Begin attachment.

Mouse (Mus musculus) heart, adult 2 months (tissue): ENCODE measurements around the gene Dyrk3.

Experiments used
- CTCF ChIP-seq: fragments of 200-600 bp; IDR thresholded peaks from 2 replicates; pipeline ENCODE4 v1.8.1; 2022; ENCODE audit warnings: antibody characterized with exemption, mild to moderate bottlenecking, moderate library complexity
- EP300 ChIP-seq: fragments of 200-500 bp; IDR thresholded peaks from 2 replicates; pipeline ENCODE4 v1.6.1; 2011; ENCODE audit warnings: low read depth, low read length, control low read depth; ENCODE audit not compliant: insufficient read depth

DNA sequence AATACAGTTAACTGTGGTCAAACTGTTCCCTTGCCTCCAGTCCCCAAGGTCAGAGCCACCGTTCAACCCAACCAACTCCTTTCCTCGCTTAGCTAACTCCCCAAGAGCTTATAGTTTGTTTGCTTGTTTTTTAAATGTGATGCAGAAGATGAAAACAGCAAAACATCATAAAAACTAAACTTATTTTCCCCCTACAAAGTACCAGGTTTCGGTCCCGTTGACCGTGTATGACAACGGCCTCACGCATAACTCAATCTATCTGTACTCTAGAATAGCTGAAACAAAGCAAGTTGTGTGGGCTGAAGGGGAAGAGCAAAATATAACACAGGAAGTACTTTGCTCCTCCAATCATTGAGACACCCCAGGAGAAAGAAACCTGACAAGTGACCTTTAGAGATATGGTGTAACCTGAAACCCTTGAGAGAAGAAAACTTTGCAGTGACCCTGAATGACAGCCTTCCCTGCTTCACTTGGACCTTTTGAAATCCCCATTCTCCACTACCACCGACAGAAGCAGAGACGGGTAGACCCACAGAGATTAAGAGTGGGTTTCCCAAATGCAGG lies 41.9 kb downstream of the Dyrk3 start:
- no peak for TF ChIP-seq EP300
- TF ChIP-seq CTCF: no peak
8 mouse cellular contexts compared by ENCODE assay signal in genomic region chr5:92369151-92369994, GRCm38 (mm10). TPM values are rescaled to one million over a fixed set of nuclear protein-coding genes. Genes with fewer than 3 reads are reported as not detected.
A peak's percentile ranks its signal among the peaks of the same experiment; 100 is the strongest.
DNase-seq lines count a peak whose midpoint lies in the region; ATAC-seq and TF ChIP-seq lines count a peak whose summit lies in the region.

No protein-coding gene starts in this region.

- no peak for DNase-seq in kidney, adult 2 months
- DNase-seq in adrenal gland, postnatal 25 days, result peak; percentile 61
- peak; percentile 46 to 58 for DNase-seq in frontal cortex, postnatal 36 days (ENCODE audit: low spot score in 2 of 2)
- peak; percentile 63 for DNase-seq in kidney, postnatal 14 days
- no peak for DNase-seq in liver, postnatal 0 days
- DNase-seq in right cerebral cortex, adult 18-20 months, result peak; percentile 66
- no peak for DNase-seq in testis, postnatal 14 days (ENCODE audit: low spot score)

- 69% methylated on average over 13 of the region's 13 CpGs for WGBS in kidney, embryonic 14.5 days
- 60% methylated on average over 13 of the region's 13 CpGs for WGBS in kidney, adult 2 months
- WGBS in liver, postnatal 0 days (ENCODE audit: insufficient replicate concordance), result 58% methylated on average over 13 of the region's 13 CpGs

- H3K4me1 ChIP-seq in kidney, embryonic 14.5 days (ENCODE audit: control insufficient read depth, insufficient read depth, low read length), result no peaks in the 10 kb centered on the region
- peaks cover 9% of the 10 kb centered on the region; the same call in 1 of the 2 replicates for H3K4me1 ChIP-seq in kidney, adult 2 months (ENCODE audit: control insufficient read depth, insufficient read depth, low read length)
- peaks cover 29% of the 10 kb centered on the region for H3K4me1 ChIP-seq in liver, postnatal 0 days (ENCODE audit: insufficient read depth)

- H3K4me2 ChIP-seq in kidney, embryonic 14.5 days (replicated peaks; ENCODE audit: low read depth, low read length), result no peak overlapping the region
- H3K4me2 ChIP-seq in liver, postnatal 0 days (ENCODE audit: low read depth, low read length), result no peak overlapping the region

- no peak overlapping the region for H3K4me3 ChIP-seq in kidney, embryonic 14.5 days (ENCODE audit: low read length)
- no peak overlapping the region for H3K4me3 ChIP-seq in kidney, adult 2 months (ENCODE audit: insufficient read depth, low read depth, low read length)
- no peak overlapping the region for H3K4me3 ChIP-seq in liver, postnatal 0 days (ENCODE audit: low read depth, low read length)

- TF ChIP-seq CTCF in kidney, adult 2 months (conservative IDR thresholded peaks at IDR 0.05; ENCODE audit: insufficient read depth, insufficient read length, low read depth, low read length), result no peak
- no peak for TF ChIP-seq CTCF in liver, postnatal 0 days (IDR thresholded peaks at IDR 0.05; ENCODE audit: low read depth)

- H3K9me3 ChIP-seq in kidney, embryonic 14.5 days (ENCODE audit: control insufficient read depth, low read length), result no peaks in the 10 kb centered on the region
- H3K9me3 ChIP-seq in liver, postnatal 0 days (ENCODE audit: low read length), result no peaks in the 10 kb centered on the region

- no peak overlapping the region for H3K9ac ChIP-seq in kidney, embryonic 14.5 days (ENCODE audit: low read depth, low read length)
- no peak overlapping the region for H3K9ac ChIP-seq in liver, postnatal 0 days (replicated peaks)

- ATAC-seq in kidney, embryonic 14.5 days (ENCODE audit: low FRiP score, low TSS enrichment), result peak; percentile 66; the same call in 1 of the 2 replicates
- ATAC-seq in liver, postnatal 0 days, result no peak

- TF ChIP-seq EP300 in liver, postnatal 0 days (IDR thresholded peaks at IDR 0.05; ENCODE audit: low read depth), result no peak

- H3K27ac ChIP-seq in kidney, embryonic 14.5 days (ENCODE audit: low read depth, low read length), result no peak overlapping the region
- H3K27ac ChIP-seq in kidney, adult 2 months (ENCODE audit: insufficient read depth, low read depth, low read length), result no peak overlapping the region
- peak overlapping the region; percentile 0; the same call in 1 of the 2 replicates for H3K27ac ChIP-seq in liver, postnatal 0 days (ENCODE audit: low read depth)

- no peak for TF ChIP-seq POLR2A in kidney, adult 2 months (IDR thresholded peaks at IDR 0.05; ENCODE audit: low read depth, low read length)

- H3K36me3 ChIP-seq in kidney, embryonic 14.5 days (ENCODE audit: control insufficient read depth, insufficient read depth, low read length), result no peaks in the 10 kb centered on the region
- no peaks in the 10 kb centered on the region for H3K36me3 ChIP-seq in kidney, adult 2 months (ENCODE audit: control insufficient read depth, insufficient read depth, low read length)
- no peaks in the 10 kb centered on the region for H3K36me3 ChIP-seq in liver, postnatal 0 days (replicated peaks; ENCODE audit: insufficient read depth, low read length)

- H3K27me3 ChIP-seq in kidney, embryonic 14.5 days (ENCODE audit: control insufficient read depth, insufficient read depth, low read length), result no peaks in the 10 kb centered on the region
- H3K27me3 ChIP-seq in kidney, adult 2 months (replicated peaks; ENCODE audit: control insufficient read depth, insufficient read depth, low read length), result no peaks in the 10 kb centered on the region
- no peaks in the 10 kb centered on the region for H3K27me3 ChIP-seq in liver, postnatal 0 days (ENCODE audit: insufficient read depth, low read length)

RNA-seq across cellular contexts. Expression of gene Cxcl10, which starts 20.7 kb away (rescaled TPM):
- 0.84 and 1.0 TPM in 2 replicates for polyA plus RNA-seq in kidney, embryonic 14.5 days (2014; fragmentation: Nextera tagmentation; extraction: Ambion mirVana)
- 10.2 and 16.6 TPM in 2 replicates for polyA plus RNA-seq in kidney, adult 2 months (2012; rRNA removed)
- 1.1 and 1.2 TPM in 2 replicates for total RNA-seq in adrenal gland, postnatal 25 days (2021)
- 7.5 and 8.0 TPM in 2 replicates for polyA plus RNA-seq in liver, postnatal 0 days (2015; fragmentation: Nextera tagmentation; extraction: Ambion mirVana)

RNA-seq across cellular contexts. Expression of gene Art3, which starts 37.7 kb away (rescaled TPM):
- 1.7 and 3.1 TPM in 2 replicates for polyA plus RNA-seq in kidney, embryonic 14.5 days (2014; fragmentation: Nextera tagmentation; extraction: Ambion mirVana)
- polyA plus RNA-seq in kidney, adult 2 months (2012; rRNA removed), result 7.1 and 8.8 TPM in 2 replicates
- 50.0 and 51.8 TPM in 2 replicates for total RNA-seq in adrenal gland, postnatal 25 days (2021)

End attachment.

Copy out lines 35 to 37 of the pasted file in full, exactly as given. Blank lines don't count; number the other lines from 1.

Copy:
- no peak overlapping the region for H3K9ac ChIP-seq in liver, postnatal 0 days (replicated peaks)

- ATAC-seq in kidney, embryonic 14.5 days (ENCODE audit: low FRiP score, low TSS enrichment), result peak; percentile 66; the same call in 1 of the 2 replicates
- ATAC-seq in liver, postnatal 0 days, result no peak